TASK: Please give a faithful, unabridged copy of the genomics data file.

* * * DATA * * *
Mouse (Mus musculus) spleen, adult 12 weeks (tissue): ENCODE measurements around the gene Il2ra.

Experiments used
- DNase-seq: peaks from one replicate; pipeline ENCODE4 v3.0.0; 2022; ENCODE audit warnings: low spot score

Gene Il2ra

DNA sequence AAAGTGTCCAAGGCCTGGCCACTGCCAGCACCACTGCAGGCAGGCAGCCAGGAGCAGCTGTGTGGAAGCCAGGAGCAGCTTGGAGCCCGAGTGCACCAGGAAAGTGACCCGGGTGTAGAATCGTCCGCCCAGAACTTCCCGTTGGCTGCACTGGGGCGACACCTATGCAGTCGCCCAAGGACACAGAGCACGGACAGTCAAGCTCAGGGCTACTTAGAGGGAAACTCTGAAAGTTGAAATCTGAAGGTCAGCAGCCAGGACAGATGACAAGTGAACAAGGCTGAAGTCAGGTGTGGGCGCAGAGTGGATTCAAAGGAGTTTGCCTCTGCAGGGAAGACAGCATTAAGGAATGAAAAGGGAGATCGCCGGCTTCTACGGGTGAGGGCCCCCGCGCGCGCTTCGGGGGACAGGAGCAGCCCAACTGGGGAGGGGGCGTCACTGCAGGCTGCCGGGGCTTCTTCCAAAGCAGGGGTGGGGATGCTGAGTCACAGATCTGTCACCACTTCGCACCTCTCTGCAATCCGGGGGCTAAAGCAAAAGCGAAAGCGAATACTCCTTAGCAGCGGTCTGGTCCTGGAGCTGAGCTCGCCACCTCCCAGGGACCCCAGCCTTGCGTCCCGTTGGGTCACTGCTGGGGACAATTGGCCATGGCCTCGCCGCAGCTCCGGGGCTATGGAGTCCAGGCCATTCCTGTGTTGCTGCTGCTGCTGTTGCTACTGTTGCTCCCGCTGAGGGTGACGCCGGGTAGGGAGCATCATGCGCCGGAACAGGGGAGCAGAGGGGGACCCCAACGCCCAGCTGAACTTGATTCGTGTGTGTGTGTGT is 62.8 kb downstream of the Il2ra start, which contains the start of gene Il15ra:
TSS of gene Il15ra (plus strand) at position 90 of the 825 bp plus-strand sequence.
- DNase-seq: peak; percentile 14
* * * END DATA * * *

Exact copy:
Mouse (Mus musculus) spleen, adult 12 weeks (tissue): ENCODE measurements around the gene Il2ra.

Experiments used
- DNase-seq: peaks from one replicate; pipeline ENCODE4 v3.0.0; 2022; ENCODE audit warnings: low spot score

Gene Il2ra

DNA sequence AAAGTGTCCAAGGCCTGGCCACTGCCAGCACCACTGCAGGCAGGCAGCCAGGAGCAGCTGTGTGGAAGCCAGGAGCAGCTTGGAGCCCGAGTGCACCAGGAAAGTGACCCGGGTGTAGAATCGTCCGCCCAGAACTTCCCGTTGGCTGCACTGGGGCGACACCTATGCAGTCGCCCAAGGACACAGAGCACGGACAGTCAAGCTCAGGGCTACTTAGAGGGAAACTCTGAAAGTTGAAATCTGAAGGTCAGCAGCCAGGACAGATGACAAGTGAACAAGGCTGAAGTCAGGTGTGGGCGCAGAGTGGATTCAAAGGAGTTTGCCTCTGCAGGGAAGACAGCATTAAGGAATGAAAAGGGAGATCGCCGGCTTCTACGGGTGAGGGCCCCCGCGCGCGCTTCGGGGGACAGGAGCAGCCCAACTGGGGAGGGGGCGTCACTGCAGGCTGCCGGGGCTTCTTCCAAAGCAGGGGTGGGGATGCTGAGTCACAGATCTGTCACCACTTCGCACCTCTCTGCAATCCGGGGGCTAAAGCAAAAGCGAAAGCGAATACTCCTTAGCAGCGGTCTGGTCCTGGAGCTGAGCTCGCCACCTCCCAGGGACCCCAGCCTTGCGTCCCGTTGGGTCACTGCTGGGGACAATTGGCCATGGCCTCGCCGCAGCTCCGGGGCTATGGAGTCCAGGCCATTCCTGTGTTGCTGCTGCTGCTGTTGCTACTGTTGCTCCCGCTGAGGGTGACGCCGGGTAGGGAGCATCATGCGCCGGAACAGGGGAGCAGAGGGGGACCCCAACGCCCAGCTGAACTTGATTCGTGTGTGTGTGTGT is 62.8 kb downstream of the Il2ra start, which contains the start of gene Il15ra:
TSS of gene Il15ra (plus strand) at position 90 of the 825 bp plus-strand sequence.
- DNase-seq: peak; percentile 14